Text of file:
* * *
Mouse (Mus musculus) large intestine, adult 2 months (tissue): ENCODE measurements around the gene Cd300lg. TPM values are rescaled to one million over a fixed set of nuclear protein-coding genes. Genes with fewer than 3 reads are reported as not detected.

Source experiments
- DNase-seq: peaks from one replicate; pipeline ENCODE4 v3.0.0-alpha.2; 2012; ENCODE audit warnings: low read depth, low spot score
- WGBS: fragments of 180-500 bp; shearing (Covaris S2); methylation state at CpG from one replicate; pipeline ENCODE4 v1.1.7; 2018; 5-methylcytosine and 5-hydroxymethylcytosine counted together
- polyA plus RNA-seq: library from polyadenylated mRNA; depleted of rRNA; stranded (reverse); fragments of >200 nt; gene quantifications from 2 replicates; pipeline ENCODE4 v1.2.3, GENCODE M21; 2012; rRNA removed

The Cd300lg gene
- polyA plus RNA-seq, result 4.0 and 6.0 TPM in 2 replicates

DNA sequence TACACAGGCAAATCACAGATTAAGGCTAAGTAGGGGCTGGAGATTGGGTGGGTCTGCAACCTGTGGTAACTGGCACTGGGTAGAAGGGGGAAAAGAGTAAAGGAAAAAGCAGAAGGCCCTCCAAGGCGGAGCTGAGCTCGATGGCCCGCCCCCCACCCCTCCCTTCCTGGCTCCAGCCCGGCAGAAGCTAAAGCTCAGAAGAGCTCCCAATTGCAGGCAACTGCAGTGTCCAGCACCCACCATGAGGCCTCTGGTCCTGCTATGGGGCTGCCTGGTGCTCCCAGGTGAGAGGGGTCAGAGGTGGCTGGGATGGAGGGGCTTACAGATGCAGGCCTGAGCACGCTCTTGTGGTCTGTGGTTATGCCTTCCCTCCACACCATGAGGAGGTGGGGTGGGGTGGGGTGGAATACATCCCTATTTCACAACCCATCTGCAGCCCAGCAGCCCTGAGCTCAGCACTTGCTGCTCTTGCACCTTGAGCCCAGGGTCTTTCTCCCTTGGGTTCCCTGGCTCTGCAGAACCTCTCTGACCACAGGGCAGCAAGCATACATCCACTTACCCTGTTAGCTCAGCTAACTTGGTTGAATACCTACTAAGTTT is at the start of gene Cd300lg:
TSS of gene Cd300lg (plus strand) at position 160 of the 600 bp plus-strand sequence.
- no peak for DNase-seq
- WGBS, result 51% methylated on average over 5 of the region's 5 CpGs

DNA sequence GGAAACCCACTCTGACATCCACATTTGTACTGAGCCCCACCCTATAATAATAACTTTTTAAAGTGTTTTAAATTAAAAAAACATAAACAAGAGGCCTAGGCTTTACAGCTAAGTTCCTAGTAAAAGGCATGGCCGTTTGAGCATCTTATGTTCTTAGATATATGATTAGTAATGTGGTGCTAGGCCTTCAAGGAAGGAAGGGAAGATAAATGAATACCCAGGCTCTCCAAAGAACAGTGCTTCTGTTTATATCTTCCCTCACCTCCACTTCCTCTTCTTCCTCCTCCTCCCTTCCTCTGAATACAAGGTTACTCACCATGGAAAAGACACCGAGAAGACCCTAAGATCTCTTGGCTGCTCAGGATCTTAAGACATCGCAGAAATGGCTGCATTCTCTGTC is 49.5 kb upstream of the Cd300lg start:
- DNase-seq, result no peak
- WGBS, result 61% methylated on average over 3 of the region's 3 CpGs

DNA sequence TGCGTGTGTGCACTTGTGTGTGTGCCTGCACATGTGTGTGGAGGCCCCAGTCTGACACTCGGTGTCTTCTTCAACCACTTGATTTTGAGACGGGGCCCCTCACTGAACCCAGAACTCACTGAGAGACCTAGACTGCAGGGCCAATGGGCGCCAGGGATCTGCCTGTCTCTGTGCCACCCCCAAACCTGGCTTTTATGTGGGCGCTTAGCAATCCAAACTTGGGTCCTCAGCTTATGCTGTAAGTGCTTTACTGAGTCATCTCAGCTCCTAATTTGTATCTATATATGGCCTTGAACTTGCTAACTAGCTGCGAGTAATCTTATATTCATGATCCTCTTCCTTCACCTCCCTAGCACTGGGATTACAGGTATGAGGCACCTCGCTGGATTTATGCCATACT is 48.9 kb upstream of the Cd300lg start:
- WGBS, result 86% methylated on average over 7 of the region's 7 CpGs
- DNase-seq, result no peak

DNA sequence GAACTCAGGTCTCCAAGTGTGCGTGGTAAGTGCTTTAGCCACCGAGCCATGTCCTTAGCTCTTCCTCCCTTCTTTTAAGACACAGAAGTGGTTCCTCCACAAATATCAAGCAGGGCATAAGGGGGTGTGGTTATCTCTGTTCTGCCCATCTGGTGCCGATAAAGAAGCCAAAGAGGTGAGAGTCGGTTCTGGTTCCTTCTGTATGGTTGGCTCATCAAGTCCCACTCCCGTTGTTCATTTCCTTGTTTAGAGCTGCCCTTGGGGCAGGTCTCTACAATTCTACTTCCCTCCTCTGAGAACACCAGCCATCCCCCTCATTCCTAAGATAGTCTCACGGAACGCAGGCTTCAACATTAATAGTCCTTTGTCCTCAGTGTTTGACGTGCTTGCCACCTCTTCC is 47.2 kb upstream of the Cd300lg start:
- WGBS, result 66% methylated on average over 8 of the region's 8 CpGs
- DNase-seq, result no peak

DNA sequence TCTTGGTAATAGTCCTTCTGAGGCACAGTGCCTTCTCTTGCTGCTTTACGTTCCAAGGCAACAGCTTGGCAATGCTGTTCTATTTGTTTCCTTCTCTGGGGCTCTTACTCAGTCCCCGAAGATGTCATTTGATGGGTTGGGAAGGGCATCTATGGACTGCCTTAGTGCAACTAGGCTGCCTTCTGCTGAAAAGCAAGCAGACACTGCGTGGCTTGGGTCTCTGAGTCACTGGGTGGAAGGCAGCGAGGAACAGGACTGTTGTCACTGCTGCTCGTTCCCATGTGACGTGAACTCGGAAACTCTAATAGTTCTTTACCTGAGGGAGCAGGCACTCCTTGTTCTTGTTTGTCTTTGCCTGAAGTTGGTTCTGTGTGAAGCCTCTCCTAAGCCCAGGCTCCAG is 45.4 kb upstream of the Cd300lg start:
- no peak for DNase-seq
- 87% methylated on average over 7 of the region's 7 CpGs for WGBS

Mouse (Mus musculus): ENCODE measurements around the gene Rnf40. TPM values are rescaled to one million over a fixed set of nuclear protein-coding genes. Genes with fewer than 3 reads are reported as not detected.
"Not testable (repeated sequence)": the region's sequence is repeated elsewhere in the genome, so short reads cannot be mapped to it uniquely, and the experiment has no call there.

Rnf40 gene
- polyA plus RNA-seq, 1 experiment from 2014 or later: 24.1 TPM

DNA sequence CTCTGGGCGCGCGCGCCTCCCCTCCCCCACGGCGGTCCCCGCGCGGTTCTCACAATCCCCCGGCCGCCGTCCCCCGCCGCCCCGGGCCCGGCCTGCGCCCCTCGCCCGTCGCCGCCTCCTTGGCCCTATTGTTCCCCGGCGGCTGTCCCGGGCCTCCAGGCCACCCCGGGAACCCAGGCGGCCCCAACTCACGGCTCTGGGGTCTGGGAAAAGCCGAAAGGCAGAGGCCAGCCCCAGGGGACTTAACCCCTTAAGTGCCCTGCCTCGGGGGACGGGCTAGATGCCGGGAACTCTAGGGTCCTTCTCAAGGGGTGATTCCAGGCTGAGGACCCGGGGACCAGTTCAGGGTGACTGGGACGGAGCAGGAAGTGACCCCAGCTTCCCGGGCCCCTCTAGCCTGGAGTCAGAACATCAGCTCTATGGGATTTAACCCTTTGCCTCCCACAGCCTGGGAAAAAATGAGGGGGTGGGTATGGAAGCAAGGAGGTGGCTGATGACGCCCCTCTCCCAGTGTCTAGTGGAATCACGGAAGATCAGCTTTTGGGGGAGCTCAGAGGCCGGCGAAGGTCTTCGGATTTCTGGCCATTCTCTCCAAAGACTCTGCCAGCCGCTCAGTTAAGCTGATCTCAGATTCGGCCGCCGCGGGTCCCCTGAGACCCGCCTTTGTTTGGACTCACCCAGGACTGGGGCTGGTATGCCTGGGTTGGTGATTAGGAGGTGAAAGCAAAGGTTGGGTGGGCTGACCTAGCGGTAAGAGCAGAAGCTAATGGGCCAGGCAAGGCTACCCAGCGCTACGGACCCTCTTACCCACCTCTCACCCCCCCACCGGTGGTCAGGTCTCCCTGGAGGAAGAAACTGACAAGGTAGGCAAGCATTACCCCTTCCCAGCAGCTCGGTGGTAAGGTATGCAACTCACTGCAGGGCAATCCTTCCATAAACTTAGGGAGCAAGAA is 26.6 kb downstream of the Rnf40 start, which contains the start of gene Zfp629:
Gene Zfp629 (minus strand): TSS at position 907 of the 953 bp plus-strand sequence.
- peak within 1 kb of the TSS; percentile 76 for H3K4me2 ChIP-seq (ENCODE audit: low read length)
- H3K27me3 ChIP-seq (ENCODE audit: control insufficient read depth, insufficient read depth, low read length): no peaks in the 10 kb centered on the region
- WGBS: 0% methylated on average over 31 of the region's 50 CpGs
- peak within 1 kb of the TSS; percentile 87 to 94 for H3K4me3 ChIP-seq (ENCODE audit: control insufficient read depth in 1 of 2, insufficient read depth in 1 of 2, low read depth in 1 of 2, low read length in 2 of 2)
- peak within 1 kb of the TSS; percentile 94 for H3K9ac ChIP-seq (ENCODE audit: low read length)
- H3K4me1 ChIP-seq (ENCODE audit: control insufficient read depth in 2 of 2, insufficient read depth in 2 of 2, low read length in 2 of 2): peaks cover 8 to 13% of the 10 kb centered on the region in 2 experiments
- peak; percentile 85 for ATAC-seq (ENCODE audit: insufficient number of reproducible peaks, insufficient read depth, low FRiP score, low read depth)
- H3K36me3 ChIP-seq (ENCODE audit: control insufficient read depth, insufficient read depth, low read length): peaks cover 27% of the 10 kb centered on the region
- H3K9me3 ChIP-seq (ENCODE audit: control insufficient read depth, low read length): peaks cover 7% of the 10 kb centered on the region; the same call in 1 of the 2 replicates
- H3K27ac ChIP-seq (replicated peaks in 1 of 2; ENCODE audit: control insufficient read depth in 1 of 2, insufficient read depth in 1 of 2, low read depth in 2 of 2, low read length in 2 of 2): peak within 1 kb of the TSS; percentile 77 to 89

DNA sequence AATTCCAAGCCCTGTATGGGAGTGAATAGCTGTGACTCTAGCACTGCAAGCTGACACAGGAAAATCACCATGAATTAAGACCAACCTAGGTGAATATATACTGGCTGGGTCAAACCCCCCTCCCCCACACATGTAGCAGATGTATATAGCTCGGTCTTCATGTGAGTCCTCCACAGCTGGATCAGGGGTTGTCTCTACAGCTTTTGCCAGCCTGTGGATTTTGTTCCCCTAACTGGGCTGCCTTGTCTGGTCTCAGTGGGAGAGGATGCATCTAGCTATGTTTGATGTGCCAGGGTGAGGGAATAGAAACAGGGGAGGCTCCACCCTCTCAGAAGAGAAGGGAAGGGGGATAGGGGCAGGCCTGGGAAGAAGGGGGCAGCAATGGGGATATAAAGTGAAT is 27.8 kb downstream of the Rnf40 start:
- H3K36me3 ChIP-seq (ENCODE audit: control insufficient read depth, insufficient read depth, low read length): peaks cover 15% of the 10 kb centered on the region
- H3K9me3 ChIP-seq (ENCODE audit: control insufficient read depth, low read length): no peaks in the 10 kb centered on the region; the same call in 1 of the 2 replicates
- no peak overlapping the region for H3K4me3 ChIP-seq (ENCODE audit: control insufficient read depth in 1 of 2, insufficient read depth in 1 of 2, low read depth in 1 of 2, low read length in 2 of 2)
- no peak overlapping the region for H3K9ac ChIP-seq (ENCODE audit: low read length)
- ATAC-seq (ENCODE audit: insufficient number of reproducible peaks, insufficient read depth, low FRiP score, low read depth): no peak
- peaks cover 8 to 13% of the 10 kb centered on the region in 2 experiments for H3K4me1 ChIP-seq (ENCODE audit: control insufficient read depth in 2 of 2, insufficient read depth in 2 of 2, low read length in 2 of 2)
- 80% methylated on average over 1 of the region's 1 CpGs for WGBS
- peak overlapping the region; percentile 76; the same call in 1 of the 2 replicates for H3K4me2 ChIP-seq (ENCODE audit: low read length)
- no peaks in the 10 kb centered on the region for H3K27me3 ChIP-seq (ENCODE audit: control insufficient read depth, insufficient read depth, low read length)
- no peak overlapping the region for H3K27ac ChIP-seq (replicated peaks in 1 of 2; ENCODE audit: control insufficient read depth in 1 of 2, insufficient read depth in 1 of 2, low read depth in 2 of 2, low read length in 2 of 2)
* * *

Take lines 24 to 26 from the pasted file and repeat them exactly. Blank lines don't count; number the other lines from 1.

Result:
Mouse (Mus musculus): ENCODE measurements around the gene Rnf40. TPM values are rescaled to one million over a fixed set of nuclear protein-coding genes. Genes with fewer than 3 reads are reported as not detected.
"Not testable (repeated sequence)": the region's sequence is repeated elsewhere in the genome, so short reads cannot be mapped to it uniquely, and the experiment has no call there.

Rnf40 gene